Finding My Way - Chicken Soup for the Soul
This is a story I had published in the book Chicken Soup for the Soul: Teens Talk High School. It's an absolutely true story about my friend Scottie Somers and my experience as a "punk rocker" in high school.
Finding My Way
He who sings scares away his woes.
Don't drink, don't smoke -- what do you do?
From the outside, I was a goody two-shoes in high school. I never had a sip of alcohol, never tried cigarettes, and the only parties I went to were parent-supervised. I didn't even date boys.
Instead, I spent my four years with men twice my age, ruining my hearing.
I was a concert junkie.
I'm a loner Dottie, a rebel.
"So are you straight edge or what?" they would ask. My fellow classmates assigned labels to me at will, puzzled by my nonconformity and non-partying. Sometimes the popular kids perused my concert pictures, but their weekend activities consisted of drinking beer and flirting with cute quarterbacks. While they would see large pop acts like *NSYNC once a year, I addictively attended concerts bi-monthly. My cynicism told me they thought I was weird, but I'll never know the truth.
Pretending not to care what they thought was a satisfactory defense mechanism. All I wanted to do was listen to music. Concert venues were the only place I felt free. No parents, no restrictions, just me and the music ringing in my ears.
When the first guitar chords rang out, the adrenaline was so addictive I could fly. Crammed against one hundred strangers, I'd let the music take me away for hours. For the first time in my life, I found I belonged somewhere. My heart was at home in a run-down, badly lit room with a makeshift stage and an unknown band.
Many of my concert experiences were extraordinary: backstage at the Warped Tour, onstage at the Grove of Anaheim, meeting a member of Green Day (my favorite band), but those were merely moments. The one experience that continues to stand out, inspire me, and shape my world is more than an event worth flaunting. His name is Scottie Somers.
You're the meaning in my life, you're the inspiration.
Towering over my 5'2" skinniness, Scottie was a cool bassist in the band Lefty. I was an awkward, rock-loving fifteen-year-old. We met after a concert he had just played with another band I loved. Scottie and his bandmates were the only musicians I'd met who treated fans like friends. They talked to me and my best friend for hours, and their music was great, too. I was hooked.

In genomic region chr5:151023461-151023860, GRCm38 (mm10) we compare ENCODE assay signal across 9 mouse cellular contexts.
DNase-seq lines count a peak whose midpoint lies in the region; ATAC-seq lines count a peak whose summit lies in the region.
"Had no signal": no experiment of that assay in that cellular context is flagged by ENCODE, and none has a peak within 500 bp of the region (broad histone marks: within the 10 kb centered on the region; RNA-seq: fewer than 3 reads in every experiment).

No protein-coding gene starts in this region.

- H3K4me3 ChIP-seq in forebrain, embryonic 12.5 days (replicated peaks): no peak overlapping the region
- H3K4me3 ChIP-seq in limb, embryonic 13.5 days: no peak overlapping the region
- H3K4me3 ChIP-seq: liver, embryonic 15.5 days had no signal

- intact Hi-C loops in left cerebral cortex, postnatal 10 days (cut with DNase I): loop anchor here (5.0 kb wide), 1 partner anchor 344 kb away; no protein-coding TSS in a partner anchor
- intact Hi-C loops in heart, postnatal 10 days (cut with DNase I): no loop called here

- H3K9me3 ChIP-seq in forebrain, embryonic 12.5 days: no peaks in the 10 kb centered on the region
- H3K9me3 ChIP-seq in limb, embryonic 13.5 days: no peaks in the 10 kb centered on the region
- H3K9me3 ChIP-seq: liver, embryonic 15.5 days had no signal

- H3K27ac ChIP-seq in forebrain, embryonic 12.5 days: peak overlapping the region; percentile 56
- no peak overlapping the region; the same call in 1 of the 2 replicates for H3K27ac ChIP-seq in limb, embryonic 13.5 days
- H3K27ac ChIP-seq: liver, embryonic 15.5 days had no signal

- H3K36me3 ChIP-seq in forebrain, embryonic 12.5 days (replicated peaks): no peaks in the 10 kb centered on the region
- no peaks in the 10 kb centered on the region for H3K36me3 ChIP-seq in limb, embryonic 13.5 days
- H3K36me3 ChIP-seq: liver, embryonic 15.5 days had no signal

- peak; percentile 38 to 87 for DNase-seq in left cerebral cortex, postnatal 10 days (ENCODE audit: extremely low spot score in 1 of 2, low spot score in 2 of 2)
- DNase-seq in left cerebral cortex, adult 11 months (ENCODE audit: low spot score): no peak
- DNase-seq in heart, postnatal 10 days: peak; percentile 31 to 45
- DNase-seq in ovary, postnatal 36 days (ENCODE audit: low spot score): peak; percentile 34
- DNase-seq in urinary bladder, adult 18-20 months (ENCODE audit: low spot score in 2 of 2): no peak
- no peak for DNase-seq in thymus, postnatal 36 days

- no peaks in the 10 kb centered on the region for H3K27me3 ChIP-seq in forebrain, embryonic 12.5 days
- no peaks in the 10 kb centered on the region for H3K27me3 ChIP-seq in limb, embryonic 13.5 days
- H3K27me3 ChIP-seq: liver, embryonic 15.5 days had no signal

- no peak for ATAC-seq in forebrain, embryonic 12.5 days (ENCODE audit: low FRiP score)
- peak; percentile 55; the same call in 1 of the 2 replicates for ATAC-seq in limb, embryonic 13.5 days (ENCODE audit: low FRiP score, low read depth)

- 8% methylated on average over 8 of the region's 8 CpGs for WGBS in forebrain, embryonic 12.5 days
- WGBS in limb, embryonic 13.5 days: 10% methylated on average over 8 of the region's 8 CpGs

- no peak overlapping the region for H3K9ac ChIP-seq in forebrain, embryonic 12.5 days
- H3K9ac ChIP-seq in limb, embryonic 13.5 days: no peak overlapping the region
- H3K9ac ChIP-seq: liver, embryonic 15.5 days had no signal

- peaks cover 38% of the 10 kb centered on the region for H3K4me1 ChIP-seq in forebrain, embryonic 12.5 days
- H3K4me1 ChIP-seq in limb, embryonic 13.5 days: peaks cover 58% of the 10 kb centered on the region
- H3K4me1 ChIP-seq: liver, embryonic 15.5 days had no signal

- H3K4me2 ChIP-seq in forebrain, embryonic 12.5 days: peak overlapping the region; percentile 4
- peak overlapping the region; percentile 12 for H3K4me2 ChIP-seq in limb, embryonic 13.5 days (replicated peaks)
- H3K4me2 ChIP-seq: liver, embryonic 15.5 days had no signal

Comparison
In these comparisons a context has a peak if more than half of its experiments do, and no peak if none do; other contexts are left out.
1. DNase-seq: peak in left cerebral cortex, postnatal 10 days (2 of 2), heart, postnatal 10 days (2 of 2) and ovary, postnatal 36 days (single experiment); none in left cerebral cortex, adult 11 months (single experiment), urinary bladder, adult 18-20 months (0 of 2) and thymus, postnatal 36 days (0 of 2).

I stumbled upon Scottie's e-mail address a few months after the concert, which commenced my Scottie Support System. Anytime I had a bad day, his encouraging words always lifted me up. "Hope you're doing great, you're beautiful." "Hope to see you soon, My Melissa Baby." I cherished every e-mail -- I still have each one printed out, kept safe inside a journal.
When 9/11 happened, Scottie reminded me to stay safe. When I was applying for college, Scottie hoped I would get into my first choice. Scottie was there through my change in best friends and the inevitably hard fallout.
Nothing cheered me up more than watching his band onstage, and as soon as he saw me at every show, he enveloped me in the biggest hug possible. But he spread his warmth to more than just me. I watched Scottie talk to his fans, and his selflessness restored my faith in people. Scottie accepted others for who they were, and he had no desire to make me something I wasn't. He was the first genuine person I felt that I'd ever met. I now had something to strive towards.
...Until you shared your secret with me.
Scottie never told me he had Cystic Fibrosis. He was always in the hospital, but I never knew why. One day I deduced the truth, and suddenly all the hospital trips made sense. As a concerned seventeen-year-old wanting to learn more, I wrote my report for health class on Cystic Fibrosis.
What I read concerned me: Cystic Fibrosis, a genetic disease with no cure, affecting the lungs and digestive system. Most don't live past age thirty. I secretly worried about Scottie from then on, but never told him I knew. "I had my gall bladder taken out," he would write, and I prayed he was okay. When I saw him, I'd hug tighter, smile wider, and appreciate him more. It was my first real life lesson: the people you love aren't going to be around forever, so cherish them.
Eventually, Scottie's band broke up and I didn't get to see him anymore. Our friendship was strictly through e-mail, probably because of the formidable age gap between us (even more pronounced when I was underage). I graduated high school and didn't get into my first choice college after all, but I ended up at one that suited me better. I was Scottie-less for years. He stopped writing me uplifting e-mails and I had no other way of contacting him. All I hoped was that I would see him one more time.
Better thank your lucky stars.
Miraculously, years later, I found Scottie thanks to the wonders of the Internet. Reunited at last, we were like pen pals who had lived on opposite sides of the world. And I have seen him more than once since then. Today, my tiresome high school days are long over and he no longer plays in a band. Much has changed for both of us. At twenty-four, I am helping adults with developmental disabilities, and he, at forty-one (a CF miracle), founded Living the Dream and is making dreams come true for children with terminal illnesses. Turns out our passions, although new, are still the same.
Even though I didn't do everything the popular kids did, I am further ahead in finding my place. I hardly go to concerts anymore, but Scottie is still family to me. My experiences in those days shaped how I see the world today. I have no regrets. While taking a different path, I learned that it's okay to stray and find your own way. After all, the road less traveled has better music.
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